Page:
Expression of a Gene Encoding the Carrot HSP17.7 in Escherichia coli Enhances Cell Viability and Protein Solubility Under Heat Stress

in HortScience
Authors: Hyesoon Kim1 and Yeh-Jin Ahn1
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  • 1 Department of Life Science, College of Natural Sciences, Sangmyung University, 7 Hongji-dong, Jongno-gu, Seoul 110-743, Korea

DcHSP17.7, a small heat shock protein from carrot (Daucus carota L.), was expressed in Escherichia coli to examine its functional mechanism under heat stress. When transformed cells expressing DcHSP17.7 were exposed to 50 °C for 1 h, the number of viable cells was ≈4-fold higher than that of control. When the amount of soluble proteins was compared, it was more than twofold higher in transformed cells expressing DcHSP17.7 than that in control, suggesting that DcHSP17.7 may function as a molecular chaperone preventing heat-inducible protein degradation. Native-PAGE followed by immunoblot analysis showed that in transformed E. coli, DcHSP17.7 was present in an oligomeric complex, ≈300 kDa in molecular mass, on isopropyl b-D-thiogalactopyranoside treatment. However, the complex rapidly disappeared when bacterial cells were exposed to heat stress. In carrot, DcHSP17.7 was found in the similar-sized complex (≈300 kDa), but only during heat stress (40 °C), suggesting that the functional structure of DcHSP17.7 may be different in transformed E. coli from that in carrot.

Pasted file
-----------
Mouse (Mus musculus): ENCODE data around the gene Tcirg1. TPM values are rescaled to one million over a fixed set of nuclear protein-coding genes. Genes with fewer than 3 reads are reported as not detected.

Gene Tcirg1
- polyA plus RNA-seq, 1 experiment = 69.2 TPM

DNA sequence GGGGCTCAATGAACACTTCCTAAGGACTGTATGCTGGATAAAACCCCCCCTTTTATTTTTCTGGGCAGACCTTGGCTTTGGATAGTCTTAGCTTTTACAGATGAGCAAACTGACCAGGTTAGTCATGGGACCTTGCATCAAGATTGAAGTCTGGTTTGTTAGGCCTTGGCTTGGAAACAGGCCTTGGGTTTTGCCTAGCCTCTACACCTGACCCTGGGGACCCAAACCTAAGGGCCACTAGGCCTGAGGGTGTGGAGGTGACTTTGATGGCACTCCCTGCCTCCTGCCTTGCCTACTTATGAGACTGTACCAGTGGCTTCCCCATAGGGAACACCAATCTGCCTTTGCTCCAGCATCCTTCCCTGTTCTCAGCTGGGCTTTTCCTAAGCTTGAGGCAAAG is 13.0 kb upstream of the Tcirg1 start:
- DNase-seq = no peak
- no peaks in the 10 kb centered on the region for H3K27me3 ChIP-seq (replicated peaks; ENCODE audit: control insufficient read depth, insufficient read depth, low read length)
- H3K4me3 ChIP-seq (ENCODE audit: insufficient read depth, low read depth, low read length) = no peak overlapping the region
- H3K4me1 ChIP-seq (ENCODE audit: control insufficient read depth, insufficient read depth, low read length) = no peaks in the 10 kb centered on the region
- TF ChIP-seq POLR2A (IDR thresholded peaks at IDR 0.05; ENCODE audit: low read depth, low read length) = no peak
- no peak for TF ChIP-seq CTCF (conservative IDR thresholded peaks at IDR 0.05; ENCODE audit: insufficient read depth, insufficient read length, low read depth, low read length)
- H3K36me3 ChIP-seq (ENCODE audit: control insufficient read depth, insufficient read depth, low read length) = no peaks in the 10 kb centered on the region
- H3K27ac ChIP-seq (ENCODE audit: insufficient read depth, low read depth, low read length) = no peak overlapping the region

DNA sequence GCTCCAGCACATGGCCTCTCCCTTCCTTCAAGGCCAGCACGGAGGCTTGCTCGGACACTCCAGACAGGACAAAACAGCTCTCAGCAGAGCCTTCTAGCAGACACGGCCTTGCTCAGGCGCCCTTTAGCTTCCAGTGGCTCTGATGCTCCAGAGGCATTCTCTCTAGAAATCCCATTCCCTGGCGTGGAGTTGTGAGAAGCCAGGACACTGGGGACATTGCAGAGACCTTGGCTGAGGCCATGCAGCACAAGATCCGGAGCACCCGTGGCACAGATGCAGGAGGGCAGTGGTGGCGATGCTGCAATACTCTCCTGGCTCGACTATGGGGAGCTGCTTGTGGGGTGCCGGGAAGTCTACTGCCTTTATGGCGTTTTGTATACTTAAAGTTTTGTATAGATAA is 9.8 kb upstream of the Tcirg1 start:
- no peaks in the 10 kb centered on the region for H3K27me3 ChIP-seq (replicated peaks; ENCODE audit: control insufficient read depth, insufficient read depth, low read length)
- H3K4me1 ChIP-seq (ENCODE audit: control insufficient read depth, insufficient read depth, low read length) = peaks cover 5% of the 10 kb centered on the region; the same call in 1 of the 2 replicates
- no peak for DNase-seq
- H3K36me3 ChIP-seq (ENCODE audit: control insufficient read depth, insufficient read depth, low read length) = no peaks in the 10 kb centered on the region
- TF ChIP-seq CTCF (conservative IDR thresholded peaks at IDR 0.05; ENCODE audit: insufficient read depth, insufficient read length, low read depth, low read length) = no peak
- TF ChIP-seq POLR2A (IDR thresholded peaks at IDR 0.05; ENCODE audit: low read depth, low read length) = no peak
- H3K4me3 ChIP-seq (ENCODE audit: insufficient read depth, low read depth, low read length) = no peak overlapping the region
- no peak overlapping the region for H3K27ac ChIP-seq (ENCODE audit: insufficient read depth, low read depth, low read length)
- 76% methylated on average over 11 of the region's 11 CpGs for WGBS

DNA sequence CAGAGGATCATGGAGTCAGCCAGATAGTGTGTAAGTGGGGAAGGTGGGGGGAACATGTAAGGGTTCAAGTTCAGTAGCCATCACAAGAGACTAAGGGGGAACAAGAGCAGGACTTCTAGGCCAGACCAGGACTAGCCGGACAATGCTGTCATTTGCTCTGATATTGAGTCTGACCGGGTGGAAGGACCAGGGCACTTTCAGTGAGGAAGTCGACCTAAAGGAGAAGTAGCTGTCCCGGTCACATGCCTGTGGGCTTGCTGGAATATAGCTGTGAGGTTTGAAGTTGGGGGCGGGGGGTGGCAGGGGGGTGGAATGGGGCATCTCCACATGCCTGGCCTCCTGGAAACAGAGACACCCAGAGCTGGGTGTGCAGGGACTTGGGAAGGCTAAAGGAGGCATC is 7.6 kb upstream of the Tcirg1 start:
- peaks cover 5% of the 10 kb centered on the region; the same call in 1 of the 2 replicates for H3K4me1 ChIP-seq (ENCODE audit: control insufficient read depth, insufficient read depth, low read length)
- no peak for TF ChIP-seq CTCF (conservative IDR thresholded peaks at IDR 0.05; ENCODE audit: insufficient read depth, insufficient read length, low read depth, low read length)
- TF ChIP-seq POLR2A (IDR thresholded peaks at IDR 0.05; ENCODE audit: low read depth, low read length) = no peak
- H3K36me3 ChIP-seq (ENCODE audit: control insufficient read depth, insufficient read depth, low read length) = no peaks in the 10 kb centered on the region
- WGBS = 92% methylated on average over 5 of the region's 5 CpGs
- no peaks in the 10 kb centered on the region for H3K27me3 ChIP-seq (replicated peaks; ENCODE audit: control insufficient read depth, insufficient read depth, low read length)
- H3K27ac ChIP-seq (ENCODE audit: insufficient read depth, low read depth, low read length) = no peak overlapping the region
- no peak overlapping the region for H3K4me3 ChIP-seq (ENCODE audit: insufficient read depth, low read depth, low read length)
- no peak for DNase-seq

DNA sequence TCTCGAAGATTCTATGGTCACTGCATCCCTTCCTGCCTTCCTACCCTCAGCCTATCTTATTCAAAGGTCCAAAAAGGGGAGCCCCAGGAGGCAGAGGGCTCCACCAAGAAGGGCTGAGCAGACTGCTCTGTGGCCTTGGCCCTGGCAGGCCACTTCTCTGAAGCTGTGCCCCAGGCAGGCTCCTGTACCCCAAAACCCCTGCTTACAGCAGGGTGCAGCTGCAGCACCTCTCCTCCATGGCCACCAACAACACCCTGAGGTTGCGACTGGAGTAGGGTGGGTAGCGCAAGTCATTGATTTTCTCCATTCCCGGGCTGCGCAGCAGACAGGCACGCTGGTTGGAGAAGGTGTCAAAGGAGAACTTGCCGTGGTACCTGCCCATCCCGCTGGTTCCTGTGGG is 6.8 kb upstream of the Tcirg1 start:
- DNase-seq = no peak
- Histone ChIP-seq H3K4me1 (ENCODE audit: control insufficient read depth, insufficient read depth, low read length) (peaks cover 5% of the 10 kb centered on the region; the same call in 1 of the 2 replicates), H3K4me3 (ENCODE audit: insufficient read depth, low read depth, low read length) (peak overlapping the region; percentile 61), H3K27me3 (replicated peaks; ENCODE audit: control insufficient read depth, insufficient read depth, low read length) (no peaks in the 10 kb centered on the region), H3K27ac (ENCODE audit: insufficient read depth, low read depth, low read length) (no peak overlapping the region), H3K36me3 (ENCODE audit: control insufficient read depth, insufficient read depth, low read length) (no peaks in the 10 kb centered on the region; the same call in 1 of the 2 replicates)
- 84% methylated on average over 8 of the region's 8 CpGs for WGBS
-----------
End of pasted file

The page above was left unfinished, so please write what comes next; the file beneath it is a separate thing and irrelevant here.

Abstract

DcHSP17.7, a small heat shock protein from carrot (Daucus carota L.), was expressed in Escherichia coli to examine its functional mechanism under heat stress. When transformed cells expressing DcHSP17.7 were exposed to 50 °C for 1 h, the number of viable cells was ≈4-fold higher than that of control. When the amount of soluble proteins was compared, it was more than twofold higher in transformed cells expressing DcHSP17.7 than that in control, suggesting that DcHSP17.7 may function as a molecular chaperone preventing heat-inducible protein degradation. Native-PAGE followed by immunoblot analysis showed that in transformed E. coli, DcHSP17.7 was present in an oligomeric complex, ≈300 kDa in molecular mass, on isopropyl b-D-thiogalactopyranoside treatment. However, the complex rapidly disappeared when bacterial cells were exposed to heat stress. In carrot, DcHSP17.7 was found in the similar-sized complex (≈300 kDa), but only during heat stress (40 °C), suggesting that the functional structure of DcHSP17.7 may be different in transformed E. coli from that in carrot.